This all sounds a bit jargon heavy but in essence Hg’s trick is to look at a service that can probably be supplied to most businesses via technology platforms and then scale up. What do we mean by scale up? Typically, Hg might try and put together a bunch of related businesses, combine them in one business entity, and then invest to grow the revenues, all the while hoping to increase the valuation of the portfolio businesses. The graphic below from Hg Capital sums up the main business segments the fund manager operates in…
In practical terms Hg Capital likes businesses which operate in the Software-as-a-Service (SaaS) space as an example. The vast majority of HgCapital Trust’s investments have highly predictable, strong earnings growth and are very cash generative, crucially making them well-suited to debt financing.
The second graphic below, also from Hg, maps out Hg likes to add ‘value’ to their portfolio businesses.
How successful has Hg Capital been?
In short, very successful up till now. Overall, the fund has provided investors with 20-year NAV total return of 13.6% pa. outperforming the FTSE All Share by 10.1% pa. In fact, the fund was recently recognised by the AIC, which marked the twenty first anniversary of ISAs by identifying those investment trusts which have delivered the highest returns to investors who subscribed to an ISA over that period. The company delivered a return that put it into second place of all UK listed investment companies.
What about recent performance? We’re fortunate in that Hg have very recently released their Q1 results. The downside is that these numbers don’t include the full impact of the Covid emergency but they’re not far off. Overall, the numbers are probably what the market was expecting – there were losses as you’d expect but nowhere near the worst case estimates of 10 to 20% losses.
I’ve listed the main headlines form these results below:
- NAV per share at 31 March 2020 was 236.3p, representing a NAV total return of -6.2% in Q1 2020. This compares with a 25.1% fall for the FTSE All-Share Index. The portfolio valuation fell 7% over the quarter. This is made up of the following changes: portfolio multiples meant there was a valuation decline of 11% partially offset by 5% appreciation from the trading performance of the underlying portfolio companies. An increase in net debt caused a further 1% reduction.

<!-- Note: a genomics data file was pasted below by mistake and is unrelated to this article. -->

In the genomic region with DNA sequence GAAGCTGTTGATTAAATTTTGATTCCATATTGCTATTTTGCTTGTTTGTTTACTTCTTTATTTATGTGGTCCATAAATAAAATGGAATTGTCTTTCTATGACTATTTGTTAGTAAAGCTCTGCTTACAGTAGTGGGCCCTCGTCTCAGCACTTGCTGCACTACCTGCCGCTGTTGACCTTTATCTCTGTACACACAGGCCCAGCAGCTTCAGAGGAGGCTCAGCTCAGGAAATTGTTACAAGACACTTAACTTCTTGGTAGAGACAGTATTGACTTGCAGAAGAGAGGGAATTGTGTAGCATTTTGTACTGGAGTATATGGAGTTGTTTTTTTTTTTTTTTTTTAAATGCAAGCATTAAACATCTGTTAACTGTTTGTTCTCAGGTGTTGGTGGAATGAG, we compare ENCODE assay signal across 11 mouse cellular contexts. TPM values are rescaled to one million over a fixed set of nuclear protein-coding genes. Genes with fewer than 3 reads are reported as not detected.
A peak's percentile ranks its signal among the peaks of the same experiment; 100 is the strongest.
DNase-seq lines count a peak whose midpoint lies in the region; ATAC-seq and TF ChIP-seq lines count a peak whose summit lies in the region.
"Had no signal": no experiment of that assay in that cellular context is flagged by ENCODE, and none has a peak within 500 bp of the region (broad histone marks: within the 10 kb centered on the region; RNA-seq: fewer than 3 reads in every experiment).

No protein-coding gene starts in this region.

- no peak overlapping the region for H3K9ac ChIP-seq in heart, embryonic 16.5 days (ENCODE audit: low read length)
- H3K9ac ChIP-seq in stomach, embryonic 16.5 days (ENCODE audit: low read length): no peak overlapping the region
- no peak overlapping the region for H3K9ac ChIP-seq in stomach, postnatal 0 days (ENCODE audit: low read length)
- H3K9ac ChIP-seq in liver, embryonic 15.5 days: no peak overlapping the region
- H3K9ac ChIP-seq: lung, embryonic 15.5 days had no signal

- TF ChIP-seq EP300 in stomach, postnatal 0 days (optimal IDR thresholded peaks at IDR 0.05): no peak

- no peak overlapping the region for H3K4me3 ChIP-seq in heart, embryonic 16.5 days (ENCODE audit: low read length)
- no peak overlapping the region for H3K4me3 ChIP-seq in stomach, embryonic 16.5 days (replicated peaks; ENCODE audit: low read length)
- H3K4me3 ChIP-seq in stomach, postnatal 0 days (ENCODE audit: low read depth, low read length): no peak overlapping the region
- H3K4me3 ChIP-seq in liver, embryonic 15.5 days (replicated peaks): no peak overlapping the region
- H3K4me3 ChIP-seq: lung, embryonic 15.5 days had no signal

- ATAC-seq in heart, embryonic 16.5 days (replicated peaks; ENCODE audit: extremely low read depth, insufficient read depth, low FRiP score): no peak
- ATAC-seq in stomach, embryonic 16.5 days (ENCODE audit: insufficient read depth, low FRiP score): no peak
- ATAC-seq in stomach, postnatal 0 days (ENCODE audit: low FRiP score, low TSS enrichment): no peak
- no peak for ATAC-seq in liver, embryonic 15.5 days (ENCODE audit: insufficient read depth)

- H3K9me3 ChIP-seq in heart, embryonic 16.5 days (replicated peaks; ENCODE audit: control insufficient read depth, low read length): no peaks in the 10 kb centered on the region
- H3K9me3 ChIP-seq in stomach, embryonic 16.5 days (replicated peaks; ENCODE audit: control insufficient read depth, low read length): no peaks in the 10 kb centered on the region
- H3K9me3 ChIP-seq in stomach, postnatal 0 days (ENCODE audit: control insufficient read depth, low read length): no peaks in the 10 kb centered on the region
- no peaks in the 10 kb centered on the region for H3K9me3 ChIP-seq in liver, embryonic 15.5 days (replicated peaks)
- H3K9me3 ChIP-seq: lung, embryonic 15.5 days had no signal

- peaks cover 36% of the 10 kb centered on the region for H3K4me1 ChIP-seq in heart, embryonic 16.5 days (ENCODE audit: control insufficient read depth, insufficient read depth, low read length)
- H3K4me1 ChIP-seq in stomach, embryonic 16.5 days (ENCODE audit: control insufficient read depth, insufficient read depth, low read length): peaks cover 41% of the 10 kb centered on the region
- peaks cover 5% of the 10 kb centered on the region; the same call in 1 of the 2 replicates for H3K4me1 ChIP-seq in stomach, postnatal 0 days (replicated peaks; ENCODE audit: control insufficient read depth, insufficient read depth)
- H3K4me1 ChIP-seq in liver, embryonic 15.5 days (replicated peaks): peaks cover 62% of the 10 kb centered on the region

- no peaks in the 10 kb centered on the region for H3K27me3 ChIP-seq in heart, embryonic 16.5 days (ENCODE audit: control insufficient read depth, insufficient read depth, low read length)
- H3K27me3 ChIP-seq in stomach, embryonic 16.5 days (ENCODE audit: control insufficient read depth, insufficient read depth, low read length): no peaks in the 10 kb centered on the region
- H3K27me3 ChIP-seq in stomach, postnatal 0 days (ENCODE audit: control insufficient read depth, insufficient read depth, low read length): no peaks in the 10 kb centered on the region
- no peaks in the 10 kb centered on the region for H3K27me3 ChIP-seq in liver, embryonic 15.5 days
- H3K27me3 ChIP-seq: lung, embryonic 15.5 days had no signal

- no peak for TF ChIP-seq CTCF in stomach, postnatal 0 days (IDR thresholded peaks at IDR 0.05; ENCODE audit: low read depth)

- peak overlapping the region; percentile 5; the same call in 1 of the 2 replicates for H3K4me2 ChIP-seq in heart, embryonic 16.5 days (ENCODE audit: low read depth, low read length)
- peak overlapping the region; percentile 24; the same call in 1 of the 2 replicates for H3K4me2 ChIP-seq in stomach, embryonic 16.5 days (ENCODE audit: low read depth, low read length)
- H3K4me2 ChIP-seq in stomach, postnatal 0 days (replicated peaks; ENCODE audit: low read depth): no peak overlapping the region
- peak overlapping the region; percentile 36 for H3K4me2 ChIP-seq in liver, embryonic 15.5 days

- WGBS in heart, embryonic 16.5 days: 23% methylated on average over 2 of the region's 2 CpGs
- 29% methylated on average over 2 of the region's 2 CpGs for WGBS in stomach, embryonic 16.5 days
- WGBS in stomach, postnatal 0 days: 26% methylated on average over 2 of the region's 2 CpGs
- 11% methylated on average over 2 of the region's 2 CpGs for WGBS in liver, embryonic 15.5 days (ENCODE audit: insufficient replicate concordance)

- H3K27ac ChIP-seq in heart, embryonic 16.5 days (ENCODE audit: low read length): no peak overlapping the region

- New investments. During the quarter Hg made new investments totalling £123m and a further investment to existing portfolio company Achilles of £11m. In Q1, HgCapital Trust completed £134.4m in investments such as Argus Media (£34.8m), P&I (£34.6m), Intelerad (£31.2m) and smartTrade (£18.1m) for the Hg Saturn, Hg Genesis and Hg Mercury funds. Hg expects investment activity in 2020 to continue – cautiously and with discipline – into companies that it has tracked for many years. Since quarter end, the company invested an additional $28m in Visma via the HgSaturn 2 fund.
- Realisations in the period totalled £3.1m.
At the end of March of this year the portfolio was heavily skewed towards European businesses – at 80% of the portfolio. The 20% US interest is in just one firm Sovos. The chart looks at the portfolio at the company level – 20 companies in the portfolio are listed, with nearly 30% invested in just two businesses Visma and Sovos Compliance. The former is a Norwegian based business that provides business optimisation and management tools for SMEs – other investors include Cinven and Intermediate Capital. The latter is a leading global provider of software that safeguards businesses from the burden and risk of modern transactional taxes and is based in the US. One of the brand names is called Taxware.
HgCapital Trust – Portfolio at 31 March
How have these portfolio businesses been performing over the last year? The top 20 investments (88% of net assets) have reported aggregate sales of £4.0bn and EBITDA of £1.2bn over the last twelve months. In terms of growth, the top 20 companies (88% of portfolio) reported sales growth of 24% and EBITDA growth of 32%. And what about valuations? The average EV/EBITDA multiple for these investments was 19.6x (Dec-19: 19.8x) and the Net Debt/EBITDA ratio was 6.5x (Dec-19: 6.2x). On a like-for-like basis, the EV/EBITDA multiple fell 1.5x since 31 December 2019. The average debt/EBITDA multiple of the top 20 buyouts was 6.5x at 31 March, up from 6.2x at December 2019. According to Numis, “the vast majority of HGT’s investments have highly predictable, strong earnings growth and are very cash generative, making them well-suited to debt financing.”
Leverage risks and the danger of running out of capital
We’ve already identified what I think is the one big risk for all private equity funds, listed or not. Leverage or debt! Most analysts think that these funds went into the Global Financial Crisis over leveraged and also over committed. What do we mean by this latter term, committed ?
By and large private equity funds tend to carry a large amount of cash on their balance sheets alongside all that debt. That cash is usually held for reinvestment in the portfolio businesses at a later date.